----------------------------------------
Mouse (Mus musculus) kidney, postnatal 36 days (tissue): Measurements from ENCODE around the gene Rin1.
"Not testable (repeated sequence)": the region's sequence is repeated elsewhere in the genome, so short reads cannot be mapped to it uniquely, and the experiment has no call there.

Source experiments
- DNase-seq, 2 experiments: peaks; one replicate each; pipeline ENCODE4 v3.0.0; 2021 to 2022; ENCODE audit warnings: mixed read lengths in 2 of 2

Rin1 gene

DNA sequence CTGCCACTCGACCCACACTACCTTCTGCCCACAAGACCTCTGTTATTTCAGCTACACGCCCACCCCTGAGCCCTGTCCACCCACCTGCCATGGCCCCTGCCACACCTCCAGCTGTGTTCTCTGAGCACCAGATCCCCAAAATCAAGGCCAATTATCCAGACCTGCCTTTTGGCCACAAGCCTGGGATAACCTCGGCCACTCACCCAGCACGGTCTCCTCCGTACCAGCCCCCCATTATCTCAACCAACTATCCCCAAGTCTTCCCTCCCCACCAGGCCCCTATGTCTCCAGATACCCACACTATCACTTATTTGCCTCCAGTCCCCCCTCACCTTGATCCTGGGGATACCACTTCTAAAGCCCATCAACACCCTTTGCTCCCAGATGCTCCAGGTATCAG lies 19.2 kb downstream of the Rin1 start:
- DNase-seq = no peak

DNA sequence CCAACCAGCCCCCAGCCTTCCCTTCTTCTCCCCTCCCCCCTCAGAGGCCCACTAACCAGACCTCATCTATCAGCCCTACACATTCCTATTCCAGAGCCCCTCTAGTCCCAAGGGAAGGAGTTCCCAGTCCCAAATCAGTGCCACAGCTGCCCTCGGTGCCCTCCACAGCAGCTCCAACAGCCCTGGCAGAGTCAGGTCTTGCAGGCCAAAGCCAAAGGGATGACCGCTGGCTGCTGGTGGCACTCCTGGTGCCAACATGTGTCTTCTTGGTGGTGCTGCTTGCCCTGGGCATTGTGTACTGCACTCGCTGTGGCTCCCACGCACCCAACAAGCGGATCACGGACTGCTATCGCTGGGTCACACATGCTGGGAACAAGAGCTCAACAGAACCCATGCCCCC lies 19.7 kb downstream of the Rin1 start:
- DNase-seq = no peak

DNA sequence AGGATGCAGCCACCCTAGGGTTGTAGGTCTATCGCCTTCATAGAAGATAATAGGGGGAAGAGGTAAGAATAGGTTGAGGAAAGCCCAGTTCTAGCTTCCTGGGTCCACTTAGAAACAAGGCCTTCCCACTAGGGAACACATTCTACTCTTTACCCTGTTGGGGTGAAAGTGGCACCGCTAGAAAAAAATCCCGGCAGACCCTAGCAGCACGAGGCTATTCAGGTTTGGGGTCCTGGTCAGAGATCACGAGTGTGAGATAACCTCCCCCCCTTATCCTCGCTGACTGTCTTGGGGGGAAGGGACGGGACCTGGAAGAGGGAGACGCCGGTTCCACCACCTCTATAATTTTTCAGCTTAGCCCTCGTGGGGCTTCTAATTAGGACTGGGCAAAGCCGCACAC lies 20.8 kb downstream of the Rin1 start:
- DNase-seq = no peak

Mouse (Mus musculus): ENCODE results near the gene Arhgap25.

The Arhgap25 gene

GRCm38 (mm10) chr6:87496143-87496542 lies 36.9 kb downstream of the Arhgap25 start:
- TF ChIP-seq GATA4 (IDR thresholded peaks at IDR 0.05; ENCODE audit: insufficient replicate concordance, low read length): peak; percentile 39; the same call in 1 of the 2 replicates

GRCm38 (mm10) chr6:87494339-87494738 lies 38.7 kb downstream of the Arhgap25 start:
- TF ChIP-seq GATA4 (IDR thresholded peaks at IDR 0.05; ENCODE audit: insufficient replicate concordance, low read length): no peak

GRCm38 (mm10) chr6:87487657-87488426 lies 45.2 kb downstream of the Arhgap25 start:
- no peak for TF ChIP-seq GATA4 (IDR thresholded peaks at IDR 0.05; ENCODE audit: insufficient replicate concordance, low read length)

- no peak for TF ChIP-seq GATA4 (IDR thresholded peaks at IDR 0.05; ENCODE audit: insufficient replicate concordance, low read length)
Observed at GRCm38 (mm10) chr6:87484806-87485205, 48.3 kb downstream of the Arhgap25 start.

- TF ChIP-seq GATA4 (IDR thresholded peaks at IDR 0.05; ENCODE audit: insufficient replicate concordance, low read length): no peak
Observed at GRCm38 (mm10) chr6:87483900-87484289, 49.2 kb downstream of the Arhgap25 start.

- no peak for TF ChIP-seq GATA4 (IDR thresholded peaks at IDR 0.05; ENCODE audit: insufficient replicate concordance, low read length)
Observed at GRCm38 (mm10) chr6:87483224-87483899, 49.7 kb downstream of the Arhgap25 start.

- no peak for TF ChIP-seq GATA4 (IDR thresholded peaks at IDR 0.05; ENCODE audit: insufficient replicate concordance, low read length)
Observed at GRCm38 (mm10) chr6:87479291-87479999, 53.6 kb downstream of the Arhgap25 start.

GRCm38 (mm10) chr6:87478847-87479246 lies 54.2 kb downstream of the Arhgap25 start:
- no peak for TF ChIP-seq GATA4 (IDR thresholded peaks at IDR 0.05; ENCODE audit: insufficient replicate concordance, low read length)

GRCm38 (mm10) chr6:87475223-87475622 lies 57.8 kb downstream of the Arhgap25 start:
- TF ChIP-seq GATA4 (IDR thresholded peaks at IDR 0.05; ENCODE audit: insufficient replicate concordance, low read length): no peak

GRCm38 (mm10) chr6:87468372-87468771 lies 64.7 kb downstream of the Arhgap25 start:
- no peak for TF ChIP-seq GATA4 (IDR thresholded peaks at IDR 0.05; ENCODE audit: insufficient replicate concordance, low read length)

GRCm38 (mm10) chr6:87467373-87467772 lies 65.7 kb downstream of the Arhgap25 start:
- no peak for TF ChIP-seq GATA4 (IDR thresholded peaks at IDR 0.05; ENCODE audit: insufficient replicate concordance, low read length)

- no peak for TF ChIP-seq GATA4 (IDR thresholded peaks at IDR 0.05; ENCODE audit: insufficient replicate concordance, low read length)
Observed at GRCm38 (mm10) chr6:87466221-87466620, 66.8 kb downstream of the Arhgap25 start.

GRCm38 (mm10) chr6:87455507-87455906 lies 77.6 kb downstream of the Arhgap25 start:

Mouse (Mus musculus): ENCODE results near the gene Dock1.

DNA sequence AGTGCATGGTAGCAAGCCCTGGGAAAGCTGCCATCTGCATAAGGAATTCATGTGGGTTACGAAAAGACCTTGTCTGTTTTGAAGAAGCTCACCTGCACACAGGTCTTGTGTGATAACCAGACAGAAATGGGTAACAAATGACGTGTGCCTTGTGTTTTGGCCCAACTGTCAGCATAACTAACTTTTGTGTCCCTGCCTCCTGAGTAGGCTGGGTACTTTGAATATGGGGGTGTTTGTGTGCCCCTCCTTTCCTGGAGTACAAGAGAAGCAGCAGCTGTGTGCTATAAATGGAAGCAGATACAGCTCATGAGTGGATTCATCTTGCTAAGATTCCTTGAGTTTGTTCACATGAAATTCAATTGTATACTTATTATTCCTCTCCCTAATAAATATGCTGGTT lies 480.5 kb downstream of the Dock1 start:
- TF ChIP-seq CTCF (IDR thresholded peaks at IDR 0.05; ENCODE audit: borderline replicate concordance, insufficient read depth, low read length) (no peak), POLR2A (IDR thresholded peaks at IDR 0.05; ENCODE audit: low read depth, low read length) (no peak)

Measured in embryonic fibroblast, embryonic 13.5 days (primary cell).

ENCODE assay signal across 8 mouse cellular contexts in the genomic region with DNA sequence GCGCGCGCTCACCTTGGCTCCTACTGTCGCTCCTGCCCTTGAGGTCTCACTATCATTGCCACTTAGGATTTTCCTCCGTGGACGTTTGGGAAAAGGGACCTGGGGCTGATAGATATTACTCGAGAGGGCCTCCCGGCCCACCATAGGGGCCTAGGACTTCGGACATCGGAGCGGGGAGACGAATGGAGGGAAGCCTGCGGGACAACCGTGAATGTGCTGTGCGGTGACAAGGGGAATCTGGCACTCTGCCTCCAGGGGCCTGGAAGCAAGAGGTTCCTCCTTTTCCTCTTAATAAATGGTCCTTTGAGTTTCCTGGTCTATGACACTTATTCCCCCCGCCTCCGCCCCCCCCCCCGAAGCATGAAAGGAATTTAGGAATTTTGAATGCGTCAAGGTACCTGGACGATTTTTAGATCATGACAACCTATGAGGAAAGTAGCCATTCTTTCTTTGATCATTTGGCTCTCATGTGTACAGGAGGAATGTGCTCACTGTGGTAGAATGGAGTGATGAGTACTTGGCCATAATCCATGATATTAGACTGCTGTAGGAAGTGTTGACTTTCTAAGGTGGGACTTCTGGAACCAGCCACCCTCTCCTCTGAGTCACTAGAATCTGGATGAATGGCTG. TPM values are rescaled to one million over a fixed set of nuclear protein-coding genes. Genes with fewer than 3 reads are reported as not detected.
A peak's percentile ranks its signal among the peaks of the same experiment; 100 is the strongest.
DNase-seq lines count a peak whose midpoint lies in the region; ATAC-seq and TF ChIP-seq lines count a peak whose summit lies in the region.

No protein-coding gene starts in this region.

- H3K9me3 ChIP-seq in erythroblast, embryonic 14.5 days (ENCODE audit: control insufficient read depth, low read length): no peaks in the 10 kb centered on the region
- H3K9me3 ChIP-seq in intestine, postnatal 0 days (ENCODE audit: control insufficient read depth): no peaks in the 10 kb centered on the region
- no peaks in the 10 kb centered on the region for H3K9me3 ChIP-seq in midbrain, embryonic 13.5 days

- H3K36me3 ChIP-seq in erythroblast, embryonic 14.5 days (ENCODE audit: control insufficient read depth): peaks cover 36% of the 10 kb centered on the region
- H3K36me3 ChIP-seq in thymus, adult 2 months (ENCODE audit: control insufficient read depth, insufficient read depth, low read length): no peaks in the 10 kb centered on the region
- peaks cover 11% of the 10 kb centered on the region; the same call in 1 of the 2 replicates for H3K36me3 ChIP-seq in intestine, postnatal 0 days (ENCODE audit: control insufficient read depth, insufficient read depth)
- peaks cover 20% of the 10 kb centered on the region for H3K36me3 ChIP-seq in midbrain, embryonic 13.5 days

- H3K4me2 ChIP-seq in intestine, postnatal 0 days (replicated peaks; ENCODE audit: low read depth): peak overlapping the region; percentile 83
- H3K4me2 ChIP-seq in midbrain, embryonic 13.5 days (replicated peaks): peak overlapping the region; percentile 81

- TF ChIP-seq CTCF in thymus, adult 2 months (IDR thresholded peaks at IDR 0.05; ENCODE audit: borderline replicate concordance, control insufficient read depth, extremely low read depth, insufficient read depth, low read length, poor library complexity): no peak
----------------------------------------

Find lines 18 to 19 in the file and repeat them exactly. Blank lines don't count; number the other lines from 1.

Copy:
GRCm38 (mm10) chr6:87487657-87488426 lies 45.2 kb downstream of the Arhgap25 start:
- no peak for TF ChIP-seq GATA4 (IDR thresholded peaks at IDR 0.05; ENCODE audit: insufficient replicate concordance, low read length)